"We simply attempt to be fearful when others are greedy and to be greedy only when others are fearful." -- Warren Buffett

Of all the Oracle of Omaha's orations, this one holds a special place in Foolish investors' hearts. When looking to bag a bargain, a panicked sell-off by jittery investors offers you a great chance to snap up stocks on the cheap.

In the short term, professional traders' pessimism can become a self-fulfilling prophecy. Desperate institutions lower their asking prices to get rid of a stock, prompting buyers' bid prices to fall in tandem, creating the very price decline that both sides feared in the first place -- until the selling stops.

Until it does, savvy investors can "get greedy," snapping up bargains from these fearful sellers. (Assuming they really are bargains.) In today's column, we'll see which stocks Wall Street's motivated sellers are most frantic to unload. Once we've compiled this shopping list of potential picks, we'll check them against the collective intelligence of Motley Fool CAPS.

Today's contenders include:


Recent Price

CAPS Rating

(5 max):

Goldcorp (NYSE:GG)



Kinross Gold  (NYSE:KGC)



Gold Fields (NYSE:GFI)



Vista Gold  (AMEX:VGZ)



Fushi Copperweld (NASDAQ:FSIN)



Companies are selected from the "Institutional Ownership Down Last Month" list published on MSN Money on the Saturday following close of trading last week. Recent price and CAPS ratings from Motley Fool CAPS.

My, how time flies. It seems like just yesterday that Wall Street's pinstripes were telling us the dollar was doomed; that those who failed to buy gold would be consigned to a pauper's grave. Yet today, with gold prices more than 20% off their recent highs (it's a bargain!), the professionals are "rushing" out of the metal, and selling anything they can find with the word "gold" in its moniker.

Maybe we're optimists, or maybe we're just slow -- but Main Street investors are taking gold's retrenchment with a bit more equanimity. Fact is, all four of the gold plays listed above still enjoy at least some support on CAPS. Personally, though, I'm more intrigued by the other "golden" metal -- and the fifth company on our list, which spins copper into composite wire sold to the telecommunication, utility, and automotive markets. Read on to learn about...

The bull case for Fushi Copperweld

  • angelicaR introduced us to this company earlier this year as: "China's biggest maker of copper clad wires used in a variety of telecommunication, automotive, utility and other industrial products, acquired their former U.S competitor Copperweld Bimetallics LLC in October. Just one month later they announced intent to invest $3.2 million in new machinery for their Copperweld facility in Fayetteville, Tennessee." (Remaining competitors include Encore Wire (NASDAQ:WIRE) and Tyco (NYSE:TYC) subsidiary AFC Cable.)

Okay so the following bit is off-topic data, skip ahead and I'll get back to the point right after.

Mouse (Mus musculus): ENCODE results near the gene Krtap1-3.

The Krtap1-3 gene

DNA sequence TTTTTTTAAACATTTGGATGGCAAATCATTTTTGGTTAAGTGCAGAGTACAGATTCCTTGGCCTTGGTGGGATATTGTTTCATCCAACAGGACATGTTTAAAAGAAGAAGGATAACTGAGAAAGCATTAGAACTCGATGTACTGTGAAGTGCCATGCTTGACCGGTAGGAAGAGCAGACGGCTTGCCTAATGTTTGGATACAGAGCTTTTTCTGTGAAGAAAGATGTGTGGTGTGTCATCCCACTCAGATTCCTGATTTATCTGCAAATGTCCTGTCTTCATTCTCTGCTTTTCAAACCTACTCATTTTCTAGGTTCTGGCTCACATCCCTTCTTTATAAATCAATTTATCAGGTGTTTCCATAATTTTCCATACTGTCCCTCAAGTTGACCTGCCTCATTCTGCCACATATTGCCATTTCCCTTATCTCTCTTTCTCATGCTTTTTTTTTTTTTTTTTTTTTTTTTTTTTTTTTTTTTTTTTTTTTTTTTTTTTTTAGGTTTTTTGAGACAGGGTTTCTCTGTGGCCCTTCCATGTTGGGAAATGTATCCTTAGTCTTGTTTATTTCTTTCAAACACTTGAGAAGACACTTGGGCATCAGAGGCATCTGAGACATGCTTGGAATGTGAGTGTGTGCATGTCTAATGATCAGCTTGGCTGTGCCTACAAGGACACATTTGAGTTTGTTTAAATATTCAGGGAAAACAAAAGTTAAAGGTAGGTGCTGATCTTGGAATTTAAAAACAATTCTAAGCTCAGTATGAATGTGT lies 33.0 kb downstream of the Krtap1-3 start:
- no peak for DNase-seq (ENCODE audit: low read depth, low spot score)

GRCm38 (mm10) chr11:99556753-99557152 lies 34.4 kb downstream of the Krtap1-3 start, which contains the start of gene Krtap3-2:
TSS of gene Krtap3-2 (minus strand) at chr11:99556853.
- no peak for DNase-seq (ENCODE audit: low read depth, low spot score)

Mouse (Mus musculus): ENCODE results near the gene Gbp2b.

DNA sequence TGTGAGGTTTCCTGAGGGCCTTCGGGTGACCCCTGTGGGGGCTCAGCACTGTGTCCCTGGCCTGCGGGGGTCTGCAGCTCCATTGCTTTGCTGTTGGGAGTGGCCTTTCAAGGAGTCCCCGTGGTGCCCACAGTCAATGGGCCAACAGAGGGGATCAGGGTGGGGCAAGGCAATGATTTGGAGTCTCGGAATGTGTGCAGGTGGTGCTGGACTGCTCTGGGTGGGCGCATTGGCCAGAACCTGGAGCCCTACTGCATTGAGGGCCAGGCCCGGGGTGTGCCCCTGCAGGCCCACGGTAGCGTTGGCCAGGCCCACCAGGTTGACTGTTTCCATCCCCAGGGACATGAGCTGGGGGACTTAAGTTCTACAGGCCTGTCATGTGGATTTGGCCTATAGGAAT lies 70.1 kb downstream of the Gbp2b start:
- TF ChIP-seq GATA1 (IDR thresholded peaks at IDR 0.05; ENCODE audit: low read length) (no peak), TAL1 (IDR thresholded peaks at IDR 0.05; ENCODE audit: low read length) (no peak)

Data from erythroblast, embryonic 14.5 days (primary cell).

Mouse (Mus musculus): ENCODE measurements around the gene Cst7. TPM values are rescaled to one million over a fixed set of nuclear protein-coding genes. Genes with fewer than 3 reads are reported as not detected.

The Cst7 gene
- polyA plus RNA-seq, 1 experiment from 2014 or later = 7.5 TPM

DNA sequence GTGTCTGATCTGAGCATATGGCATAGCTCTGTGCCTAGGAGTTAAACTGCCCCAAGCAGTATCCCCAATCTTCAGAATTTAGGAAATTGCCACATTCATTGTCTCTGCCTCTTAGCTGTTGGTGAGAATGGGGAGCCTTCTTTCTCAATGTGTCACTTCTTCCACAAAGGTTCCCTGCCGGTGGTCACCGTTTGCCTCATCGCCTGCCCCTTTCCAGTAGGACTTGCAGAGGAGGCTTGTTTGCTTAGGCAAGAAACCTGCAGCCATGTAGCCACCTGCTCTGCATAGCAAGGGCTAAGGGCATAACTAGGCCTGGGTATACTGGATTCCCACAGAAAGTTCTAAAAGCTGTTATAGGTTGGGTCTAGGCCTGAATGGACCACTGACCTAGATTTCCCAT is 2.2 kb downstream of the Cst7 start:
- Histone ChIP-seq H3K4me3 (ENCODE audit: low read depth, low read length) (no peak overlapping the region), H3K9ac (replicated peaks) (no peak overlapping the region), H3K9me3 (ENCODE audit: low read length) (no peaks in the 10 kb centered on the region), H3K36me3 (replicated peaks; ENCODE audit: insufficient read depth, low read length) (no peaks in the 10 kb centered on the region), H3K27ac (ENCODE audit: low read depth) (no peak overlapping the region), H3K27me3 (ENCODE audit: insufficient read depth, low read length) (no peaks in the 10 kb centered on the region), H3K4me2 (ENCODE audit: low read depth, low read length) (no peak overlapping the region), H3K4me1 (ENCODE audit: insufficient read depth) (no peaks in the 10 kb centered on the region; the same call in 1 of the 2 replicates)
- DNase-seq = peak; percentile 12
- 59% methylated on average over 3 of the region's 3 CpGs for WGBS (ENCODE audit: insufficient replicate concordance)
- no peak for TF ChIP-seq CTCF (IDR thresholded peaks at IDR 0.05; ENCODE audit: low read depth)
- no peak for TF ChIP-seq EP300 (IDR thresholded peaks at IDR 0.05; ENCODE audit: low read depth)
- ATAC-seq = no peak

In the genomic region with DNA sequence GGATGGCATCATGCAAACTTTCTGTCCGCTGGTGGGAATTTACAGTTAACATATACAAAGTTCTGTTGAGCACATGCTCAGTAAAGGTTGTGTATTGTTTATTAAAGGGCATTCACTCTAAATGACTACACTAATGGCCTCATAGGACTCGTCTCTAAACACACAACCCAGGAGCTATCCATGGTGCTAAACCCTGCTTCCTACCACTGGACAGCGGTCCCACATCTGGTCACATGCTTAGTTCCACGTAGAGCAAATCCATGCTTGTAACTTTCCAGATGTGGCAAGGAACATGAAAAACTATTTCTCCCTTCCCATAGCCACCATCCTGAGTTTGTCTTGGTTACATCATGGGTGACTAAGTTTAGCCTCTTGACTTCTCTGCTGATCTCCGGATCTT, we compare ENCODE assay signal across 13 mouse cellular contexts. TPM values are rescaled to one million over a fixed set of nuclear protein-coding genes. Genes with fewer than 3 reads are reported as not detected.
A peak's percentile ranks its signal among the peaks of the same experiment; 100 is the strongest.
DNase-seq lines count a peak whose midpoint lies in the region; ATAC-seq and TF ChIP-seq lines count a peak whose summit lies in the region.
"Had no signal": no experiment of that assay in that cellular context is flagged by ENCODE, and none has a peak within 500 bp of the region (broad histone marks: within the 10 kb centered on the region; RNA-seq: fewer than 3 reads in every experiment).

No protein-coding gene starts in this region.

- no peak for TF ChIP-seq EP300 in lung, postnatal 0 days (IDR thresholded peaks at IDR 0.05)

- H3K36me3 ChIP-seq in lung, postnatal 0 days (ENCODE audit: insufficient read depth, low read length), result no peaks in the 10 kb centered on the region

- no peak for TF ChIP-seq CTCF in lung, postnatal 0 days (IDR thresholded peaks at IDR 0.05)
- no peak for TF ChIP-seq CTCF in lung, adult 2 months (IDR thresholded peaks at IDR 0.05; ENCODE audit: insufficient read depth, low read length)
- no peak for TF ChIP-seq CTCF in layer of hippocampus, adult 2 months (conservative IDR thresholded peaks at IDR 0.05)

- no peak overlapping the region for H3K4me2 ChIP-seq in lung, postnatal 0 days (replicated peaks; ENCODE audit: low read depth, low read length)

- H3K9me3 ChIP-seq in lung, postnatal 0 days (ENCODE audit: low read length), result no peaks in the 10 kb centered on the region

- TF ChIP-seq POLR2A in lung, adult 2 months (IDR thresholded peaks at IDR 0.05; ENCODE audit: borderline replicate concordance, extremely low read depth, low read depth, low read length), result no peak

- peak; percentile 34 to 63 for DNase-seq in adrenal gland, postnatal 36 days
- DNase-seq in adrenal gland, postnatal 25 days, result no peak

• CAPS All-Star tenmiles likes Fushi's: "High ROE ... [and price of] less than 12x forward earnings," arguing that Fushi provides "very good long term risk-reward for those with multi-year time horizon."
  • fmahnke seconds that emotion, putting the P/E at: "10 with a 20% EPS ... at the low end of guidance. Great Market in China buildout with solid prospects for long-term growth ... should also benefit from recent decrease in copper prices.

So, which is it? Does Fushi have a 12 P/E or a 10? Actually, neither. According to Yahoo! Finance, the company scores a 9 for trailing P/E, with an ultracheap 6x forward earnings multiple. Of course, whichever number you choose to rely upon will look like a mere rounding error if Fushi achieves the 28% long-term growth that analysts project for it.

If that's the way things play out, I have little doubt that we'll have a potential multi-bagger on our hands. But there's one "but" -- and it's a big one: Fushi has no free cash flow whatsoever. Zilch. To the contrary, the company burned cash in every year for the past five, except in 2006, when it generated a bare $300,000 in free cash.

To me, that's a deal-breaker. If Fushi wants to burn cash to smelt copper, it's going to have to find somebody else to finance the operation.

Time to chime in
Braver Fools than I may disagree, of course, and find the projected growth rates here too much to resist. If you're of the mind that growth trumps cash, well, OK. I'll listen to that argument: convince me.

Tyco International is a Motley Fool Inside Value recommendation. Try any of our Foolish newsletters today, free for 30 days.

Fool contributor Rich Smith does not own shares of any company named above. You can find him on CAPS, publicly pontificating under the handle TMFDitty, where he's currently ranked No. 394 out of more than 115,000 players. The Fool has a disclosure policy.